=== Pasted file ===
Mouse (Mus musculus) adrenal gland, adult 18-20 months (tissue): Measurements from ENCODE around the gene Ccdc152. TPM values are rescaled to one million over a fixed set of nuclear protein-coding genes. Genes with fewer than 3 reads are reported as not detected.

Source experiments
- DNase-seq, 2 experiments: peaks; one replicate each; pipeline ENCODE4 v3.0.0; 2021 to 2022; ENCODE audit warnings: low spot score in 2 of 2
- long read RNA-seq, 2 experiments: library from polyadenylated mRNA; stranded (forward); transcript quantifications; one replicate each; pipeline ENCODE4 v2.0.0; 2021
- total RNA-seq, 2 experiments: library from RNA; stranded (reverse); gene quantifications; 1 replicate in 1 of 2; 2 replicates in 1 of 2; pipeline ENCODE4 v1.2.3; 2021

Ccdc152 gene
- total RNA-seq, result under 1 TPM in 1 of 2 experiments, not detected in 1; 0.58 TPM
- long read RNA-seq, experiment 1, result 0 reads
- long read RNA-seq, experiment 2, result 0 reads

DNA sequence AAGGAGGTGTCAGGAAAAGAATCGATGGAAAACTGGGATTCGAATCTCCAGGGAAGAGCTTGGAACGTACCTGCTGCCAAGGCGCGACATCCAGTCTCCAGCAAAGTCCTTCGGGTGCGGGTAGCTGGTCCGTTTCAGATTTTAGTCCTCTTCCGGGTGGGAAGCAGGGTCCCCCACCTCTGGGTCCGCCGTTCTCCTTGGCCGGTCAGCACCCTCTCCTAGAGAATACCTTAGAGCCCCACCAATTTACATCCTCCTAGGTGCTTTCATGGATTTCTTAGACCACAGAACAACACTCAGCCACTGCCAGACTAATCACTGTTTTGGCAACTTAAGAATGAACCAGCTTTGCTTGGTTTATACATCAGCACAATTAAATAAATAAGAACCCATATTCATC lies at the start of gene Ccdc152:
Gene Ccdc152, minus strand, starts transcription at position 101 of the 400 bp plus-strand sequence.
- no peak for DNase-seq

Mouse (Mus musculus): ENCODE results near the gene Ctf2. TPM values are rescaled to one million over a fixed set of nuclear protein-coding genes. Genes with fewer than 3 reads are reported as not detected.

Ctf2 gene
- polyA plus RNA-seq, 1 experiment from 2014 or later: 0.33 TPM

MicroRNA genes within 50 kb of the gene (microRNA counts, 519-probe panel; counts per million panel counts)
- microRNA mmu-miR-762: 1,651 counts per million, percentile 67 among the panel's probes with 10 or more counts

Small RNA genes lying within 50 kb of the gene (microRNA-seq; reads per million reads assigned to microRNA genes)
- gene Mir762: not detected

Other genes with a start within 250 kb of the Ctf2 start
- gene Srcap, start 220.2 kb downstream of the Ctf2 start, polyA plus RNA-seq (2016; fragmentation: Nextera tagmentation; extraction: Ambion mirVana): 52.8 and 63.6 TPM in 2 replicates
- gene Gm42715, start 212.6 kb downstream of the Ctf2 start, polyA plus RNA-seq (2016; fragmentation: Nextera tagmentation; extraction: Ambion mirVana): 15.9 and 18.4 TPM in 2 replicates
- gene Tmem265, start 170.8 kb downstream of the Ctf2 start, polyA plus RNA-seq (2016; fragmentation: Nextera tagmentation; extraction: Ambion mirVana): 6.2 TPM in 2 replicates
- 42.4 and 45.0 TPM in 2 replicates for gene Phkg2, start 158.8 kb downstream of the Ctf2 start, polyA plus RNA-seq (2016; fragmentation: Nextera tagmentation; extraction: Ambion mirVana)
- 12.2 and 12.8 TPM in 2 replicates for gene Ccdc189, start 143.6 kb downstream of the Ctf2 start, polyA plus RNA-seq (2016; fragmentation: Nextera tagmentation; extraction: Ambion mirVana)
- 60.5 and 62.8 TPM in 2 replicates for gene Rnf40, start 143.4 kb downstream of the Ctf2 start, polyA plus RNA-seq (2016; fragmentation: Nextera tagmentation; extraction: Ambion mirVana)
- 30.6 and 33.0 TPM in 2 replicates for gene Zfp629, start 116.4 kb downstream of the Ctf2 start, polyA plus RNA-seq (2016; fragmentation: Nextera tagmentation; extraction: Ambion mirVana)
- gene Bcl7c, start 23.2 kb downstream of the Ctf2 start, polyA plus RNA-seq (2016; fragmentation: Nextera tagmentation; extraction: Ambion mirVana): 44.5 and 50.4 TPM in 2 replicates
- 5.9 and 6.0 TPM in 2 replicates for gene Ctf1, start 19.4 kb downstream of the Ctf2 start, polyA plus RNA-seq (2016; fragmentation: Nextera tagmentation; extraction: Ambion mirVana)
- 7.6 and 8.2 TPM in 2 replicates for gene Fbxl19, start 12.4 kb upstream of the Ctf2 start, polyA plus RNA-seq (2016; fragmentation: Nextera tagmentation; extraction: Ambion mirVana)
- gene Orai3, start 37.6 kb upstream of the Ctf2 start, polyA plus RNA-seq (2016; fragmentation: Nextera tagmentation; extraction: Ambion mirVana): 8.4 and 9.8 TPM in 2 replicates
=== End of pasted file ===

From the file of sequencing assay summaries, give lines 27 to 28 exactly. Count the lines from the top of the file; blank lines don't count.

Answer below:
- 30.6 and 33.0 TPM in 2 replicates for gene Zfp629, start 116.4 kb downstream of the Ctf2 start, polyA plus RNA-seq (2016; fragmentation: Nextera tagmentation; extraction: Ambion mirVana)
- gene Bcl7c, start 23.2 kb downstream of the Ctf2 start, polyA plus RNA-seq (2016; fragmentation: Nextera tagmentation; extraction: Ambion mirVana): 44.5 and 50.4 TPM in 2 replicates